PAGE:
HomeNewsroomArticle Display

The Importance of Failure

(Courtesy photo)

(Courtesy photo)


Every success is a rewarding experience but we underestimate the value of failure and its frequency among successful people and organizations. A Columbia University study on 400 New York high school students found that many of them believe success is the result of a natural aptitude they lack. They also believe success is out of their reach and that failure is innately bad. Although this study concerns me, I am grateful to serve in an Air Force that fosters values such as strong work ethic, perseverance, resilience and lifelong learning.


These principles and our core values are essential to overcoming failure and failure is essential to success. For example, Apple invented the iPod after the Macintosh/NeXT strategy failed, Bill Gates’ first business failed before Microsoft and Albert Einstein failed school entrance exams before winning the Nobel Prize in physics. Even with thousands of examples available, many of us still fear failure. What is holding us back from embracing failure as the pathway to greater success?


The first obstacle is our own success. Many times, individuals become complacent in the status quo because it works well enough or it is comfortable. If your goal is to never fail, it becomes easy to form a habit of limiting yourself or preventing success out of fear of failure.


Transportation systems are an excellent example of challenging what has always worked and taking a risk in the name of success. The Wright Brothers knew the accepted theory of aviation at that time and the use of ground transportation alone were insufficient. Through all of their trials and errors, they embraced each lesson as their aircraft failed to attain lift or crashed.  Imagine our loss if they had embraced the status quo.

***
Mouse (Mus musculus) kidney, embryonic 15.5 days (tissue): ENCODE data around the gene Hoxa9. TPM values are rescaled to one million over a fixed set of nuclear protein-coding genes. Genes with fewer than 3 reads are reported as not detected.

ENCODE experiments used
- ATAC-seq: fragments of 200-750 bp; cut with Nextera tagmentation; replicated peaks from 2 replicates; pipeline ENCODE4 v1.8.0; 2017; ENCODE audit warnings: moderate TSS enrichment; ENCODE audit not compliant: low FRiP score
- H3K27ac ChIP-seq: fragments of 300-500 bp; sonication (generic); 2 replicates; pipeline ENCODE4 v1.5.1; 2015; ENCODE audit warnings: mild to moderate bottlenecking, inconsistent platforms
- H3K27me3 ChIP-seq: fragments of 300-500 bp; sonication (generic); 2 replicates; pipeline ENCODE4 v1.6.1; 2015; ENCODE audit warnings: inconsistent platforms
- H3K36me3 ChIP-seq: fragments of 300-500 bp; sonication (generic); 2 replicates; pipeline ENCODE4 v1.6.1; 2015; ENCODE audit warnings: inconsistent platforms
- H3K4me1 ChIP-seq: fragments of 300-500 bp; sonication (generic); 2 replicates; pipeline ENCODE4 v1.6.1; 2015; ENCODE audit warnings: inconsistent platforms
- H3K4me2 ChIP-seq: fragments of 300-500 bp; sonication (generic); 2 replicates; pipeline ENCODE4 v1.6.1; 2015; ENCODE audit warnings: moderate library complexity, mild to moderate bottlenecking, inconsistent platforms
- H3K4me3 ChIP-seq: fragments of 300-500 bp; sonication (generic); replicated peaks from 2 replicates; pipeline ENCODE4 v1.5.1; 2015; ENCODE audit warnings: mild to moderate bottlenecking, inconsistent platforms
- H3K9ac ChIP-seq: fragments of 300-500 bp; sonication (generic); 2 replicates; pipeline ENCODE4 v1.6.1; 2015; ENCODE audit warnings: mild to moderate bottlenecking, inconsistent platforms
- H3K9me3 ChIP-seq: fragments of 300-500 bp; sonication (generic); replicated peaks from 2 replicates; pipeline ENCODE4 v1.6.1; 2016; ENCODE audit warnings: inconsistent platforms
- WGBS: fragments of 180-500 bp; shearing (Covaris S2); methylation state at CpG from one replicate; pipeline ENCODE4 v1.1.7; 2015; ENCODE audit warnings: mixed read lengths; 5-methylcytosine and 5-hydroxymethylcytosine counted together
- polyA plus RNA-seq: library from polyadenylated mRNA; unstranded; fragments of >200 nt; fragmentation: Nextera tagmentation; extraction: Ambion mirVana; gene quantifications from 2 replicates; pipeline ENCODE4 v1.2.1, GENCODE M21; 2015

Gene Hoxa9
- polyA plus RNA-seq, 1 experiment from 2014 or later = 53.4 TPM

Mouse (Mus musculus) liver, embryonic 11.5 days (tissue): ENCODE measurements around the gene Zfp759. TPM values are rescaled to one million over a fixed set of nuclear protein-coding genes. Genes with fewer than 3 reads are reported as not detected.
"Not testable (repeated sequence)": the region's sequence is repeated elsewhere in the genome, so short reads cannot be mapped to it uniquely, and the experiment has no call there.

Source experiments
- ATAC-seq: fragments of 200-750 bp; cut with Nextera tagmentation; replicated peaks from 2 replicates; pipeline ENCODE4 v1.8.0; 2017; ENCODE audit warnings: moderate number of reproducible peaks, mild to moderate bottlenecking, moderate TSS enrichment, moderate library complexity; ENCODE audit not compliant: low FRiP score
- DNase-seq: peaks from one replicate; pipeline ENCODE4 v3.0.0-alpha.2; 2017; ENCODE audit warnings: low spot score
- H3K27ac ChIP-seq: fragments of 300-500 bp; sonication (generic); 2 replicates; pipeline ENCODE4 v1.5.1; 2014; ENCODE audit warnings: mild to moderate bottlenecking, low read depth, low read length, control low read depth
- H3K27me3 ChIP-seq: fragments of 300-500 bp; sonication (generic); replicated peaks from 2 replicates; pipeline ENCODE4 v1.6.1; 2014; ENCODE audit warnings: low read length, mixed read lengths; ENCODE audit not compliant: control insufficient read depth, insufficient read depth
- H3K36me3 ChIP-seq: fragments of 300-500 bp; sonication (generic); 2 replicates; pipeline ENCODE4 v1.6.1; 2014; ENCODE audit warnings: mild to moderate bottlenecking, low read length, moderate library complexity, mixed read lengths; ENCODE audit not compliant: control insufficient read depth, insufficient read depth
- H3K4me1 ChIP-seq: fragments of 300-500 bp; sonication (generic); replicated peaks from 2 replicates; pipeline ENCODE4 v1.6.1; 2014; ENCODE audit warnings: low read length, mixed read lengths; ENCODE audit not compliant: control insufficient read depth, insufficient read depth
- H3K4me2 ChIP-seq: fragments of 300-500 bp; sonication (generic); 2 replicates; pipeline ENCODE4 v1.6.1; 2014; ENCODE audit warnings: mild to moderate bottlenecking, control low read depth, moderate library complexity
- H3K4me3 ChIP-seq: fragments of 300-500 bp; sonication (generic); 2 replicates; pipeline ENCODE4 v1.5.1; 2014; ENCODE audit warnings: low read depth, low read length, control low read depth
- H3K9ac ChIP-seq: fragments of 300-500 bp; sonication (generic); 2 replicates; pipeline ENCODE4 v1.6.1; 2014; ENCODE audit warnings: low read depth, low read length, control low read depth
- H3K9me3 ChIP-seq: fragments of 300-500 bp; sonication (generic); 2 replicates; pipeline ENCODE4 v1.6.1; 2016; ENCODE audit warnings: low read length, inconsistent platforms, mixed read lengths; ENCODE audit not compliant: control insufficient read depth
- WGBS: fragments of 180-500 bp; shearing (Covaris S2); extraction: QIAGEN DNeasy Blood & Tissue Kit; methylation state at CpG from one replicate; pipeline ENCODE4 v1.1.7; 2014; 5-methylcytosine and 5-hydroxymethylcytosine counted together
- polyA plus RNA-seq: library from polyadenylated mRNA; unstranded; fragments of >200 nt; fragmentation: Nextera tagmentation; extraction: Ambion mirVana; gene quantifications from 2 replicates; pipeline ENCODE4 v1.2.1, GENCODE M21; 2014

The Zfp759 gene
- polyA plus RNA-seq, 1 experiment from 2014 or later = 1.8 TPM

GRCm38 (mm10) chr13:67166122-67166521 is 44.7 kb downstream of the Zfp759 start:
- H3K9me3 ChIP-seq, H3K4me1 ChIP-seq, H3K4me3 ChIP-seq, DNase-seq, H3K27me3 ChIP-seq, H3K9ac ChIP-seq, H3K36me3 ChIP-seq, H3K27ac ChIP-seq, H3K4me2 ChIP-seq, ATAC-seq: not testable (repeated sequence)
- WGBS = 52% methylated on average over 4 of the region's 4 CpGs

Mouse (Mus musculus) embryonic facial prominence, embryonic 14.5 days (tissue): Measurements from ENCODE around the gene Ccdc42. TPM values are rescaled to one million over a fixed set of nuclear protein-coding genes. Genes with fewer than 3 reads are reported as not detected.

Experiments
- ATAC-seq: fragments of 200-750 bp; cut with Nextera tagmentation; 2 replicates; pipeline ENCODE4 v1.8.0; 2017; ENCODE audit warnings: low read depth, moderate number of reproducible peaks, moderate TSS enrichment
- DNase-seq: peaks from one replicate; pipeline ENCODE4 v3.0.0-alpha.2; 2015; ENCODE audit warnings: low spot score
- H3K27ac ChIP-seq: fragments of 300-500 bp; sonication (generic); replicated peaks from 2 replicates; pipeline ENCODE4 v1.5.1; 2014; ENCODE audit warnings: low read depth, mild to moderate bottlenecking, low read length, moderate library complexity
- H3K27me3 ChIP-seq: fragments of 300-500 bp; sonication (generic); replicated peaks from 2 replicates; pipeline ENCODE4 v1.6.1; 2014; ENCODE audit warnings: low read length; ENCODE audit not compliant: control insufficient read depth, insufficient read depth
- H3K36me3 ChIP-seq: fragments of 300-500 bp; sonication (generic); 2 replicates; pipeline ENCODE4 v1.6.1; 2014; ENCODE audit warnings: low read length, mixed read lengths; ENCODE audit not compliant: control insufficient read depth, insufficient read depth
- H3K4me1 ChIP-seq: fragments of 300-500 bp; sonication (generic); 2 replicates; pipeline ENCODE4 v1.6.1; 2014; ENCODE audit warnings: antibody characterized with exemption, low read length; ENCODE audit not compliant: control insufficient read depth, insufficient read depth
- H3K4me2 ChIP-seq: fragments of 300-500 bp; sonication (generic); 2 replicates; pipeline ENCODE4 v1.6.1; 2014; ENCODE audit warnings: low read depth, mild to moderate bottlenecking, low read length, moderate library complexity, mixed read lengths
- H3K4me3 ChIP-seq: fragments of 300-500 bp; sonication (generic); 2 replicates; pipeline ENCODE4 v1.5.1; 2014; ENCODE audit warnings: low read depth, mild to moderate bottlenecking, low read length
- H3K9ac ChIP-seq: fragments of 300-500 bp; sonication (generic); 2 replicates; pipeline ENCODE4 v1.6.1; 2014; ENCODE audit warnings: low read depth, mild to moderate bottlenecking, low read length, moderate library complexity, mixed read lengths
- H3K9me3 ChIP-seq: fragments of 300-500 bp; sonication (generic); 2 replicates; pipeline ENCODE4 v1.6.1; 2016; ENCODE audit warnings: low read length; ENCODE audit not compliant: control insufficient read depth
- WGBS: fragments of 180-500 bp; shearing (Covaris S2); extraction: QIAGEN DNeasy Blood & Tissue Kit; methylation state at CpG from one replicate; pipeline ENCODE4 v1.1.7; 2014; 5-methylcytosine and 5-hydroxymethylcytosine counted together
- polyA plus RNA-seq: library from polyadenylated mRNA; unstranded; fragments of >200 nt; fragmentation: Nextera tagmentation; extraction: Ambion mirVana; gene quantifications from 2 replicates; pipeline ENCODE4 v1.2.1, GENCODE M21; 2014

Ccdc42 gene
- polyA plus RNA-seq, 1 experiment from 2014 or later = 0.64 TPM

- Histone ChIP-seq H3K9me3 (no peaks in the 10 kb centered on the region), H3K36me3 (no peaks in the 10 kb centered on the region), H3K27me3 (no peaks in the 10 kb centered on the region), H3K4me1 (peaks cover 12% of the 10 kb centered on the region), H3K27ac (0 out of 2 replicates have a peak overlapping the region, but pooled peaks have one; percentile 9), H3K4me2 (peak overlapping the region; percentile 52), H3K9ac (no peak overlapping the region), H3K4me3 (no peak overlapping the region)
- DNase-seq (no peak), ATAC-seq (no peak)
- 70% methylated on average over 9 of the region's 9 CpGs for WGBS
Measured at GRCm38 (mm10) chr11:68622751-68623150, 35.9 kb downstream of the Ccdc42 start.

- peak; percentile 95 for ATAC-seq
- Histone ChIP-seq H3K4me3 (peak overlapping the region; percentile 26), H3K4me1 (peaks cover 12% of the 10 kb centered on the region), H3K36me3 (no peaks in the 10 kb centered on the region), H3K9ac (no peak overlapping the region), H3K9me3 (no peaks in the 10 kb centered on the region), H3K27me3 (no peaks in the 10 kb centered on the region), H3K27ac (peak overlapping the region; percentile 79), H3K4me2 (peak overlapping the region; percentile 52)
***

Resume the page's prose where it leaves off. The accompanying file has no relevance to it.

Another obstacle we often face is viewing success and failure as a win-lose situation. Instead, it is beneficial to view each attempt, whether we succeed or fail, as a win-win opportunity. Many of the greatest innovations are just small improvements on past failures. The scientific method, a golden standard in science experimentation, simply views failure as an opportunity to change our way of thinking. It also recognizes that the lessons learned through experience can generate new insights or significantly increase the likelihood of success during the next try.


The last obstacle many individuals face is how to productively consider risk. As we know, our Air Force leaders are responsible for leading and helping Airmen execute our mission while simultaneously improving our organizations. The difficulty in this is that organizational improvement usually involves increasing short-term risk of mission failure to enhance long-term effectiveness. Exceptional leaders learn to recognize when the risk is worth the reward.


It is sometimes easy to become complacent, want to avoid risk, or view failure solely as a loss but it is our ability to overcome failure in the pursuit of success that will make us great. Remember to challenge yourself and encourage others to step outside their comfort zones in order to achieve their goals. We can all learn to appreciate and overcome failure if we consider these obstacles and continue to embrace our Air Force values.